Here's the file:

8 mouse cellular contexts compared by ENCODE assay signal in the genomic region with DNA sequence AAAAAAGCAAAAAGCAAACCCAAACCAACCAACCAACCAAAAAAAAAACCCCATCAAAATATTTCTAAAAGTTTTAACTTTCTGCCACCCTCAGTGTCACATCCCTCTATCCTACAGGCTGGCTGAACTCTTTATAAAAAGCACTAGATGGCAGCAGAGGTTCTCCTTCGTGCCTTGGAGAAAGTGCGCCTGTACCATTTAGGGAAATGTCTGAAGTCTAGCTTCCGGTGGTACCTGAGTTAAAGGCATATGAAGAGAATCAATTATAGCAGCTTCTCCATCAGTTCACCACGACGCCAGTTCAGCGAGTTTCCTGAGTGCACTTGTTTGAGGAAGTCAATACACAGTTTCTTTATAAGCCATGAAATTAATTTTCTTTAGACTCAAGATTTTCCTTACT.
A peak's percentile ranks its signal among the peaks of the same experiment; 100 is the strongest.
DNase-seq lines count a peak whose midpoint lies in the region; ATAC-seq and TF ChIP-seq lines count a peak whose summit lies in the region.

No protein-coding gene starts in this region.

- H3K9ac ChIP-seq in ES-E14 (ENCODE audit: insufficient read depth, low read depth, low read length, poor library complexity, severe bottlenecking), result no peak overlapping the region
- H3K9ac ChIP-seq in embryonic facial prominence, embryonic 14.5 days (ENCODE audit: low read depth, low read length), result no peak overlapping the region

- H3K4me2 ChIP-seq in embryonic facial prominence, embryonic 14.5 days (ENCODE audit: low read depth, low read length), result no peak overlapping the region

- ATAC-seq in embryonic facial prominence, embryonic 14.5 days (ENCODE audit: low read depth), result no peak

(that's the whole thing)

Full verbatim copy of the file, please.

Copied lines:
8 mouse cellular contexts compared by ENCODE assay signal in the genomic region with DNA sequence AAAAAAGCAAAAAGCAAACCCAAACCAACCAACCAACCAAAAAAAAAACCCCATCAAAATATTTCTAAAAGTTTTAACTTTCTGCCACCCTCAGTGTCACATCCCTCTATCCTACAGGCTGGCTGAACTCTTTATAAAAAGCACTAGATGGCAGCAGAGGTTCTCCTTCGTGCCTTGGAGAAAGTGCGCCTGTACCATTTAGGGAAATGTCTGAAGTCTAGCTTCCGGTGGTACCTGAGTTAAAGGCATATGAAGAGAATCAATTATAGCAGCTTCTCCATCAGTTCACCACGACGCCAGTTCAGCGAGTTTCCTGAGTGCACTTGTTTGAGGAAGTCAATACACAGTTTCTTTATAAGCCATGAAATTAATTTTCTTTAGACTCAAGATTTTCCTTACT.
A peak's percentile ranks its signal among the peaks of the same experiment; 100 is the strongest.
DNase-seq lines count a peak whose midpoint lies in the region; ATAC-seq and TF ChIP-seq lines count a peak whose summit lies in the region.

No protein-coding gene starts in this region.

- H3K9ac ChIP-seq in ES-E14 (ENCODE audit: insufficient read depth, low read depth, low read length, poor library complexity, severe bottlenecking), result no peak overlapping the region
- H3K9ac ChIP-seq in embryonic facial prominence, embryonic 14.5 days (ENCODE audit: low read depth, low read length), result no peak overlapping the region

- H3K4me2 ChIP-seq in embryonic facial prominence, embryonic 14.5 days (ENCODE audit: low read depth, low read length), result no peak overlapping the region

- ATAC-seq in embryonic facial prominence, embryonic 14.5 days (ENCODE audit: low read depth), result no peak